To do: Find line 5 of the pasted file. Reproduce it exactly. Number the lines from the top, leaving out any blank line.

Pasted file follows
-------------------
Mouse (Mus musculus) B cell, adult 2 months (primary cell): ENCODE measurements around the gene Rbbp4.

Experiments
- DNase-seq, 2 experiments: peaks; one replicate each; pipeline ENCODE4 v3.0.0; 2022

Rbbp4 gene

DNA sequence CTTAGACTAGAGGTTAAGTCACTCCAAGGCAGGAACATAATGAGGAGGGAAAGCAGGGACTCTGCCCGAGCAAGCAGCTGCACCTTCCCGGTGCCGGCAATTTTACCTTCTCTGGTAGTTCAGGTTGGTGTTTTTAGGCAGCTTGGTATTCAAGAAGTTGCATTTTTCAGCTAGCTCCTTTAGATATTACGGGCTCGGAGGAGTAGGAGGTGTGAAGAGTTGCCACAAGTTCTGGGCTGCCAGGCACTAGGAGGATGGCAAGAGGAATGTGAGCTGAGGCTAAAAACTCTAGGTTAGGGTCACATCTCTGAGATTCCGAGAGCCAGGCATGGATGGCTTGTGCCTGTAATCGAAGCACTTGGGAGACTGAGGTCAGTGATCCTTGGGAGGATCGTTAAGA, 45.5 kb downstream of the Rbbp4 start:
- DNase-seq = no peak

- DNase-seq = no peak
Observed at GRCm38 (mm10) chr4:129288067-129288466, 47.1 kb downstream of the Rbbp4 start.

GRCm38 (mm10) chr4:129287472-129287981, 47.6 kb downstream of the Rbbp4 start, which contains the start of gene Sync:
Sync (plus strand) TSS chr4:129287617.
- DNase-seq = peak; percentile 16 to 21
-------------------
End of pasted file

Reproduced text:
DNA sequence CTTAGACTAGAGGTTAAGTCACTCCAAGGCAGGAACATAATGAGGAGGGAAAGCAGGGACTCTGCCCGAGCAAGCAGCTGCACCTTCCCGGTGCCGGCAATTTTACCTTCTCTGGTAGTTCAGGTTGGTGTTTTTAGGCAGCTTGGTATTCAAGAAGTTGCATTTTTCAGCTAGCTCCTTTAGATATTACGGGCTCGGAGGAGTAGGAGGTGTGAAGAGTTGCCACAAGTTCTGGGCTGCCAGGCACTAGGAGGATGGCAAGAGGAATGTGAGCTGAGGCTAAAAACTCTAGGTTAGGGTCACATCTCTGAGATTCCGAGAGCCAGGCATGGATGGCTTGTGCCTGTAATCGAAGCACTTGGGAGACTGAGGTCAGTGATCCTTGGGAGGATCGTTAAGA, 45.5 kb downstream of the Rbbp4 start: